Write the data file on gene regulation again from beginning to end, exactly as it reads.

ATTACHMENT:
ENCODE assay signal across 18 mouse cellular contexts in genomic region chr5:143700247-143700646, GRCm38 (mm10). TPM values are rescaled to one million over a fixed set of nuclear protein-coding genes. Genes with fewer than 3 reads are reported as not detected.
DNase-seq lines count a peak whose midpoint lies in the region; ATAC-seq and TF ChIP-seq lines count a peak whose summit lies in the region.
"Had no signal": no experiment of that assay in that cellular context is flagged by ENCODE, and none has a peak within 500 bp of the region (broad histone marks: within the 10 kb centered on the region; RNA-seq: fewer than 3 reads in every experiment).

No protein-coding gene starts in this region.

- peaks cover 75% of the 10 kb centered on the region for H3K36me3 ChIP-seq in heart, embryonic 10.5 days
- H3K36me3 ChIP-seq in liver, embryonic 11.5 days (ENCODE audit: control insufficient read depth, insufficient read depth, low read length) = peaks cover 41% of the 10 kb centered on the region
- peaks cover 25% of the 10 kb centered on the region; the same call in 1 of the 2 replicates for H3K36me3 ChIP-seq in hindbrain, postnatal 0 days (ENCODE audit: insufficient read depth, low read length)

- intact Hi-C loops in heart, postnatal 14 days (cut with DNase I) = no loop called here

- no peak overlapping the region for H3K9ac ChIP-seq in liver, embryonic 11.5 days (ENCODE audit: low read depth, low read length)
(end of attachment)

ENCODE assay signal across 18 mouse cellular contexts in genomic region chr5:143700247-143700646, GRCm38 (mm10). TPM values are rescaled to one million over a fixed set of nuclear protein-coding genes. Genes with fewer than 3 reads are reported as not detected.
DNase-seq lines count a peak whose midpoint lies in the region; ATAC-seq and TF ChIP-seq lines count a peak whose summit lies in the region.
"Had no signal": no experiment of that assay in that cellular context is flagged by ENCODE, and none has a peak within 500 bp of the region (broad histone marks: within the 10 kb centered on the region; RNA-seq: fewer than 3 reads in every experiment).

No protein-coding gene starts in this region.

- peaks cover 75% of the 10 kb centered on the region for H3K36me3 ChIP-seq in heart, embryonic 10.5 days
- H3K36me3 ChIP-seq in liver, embryonic 11.5 days (ENCODE audit: control insufficient read depth, insufficient read depth, low read length) = peaks cover 41% of the 10 kb centered on the region
- peaks cover 25% of the 10 kb centered on the region; the same call in 1 of the 2 replicates for H3K36me3 ChIP-seq in hindbrain, postnatal 0 days (ENCODE audit: insufficient read depth, low read length)

- intact Hi-C loops in heart, postnatal 14 days (cut with DNase I) = no loop called here

- no peak overlapping the region for H3K9ac ChIP-seq in liver, embryonic 11.5 days (ENCODE audit: low read depth, low read length)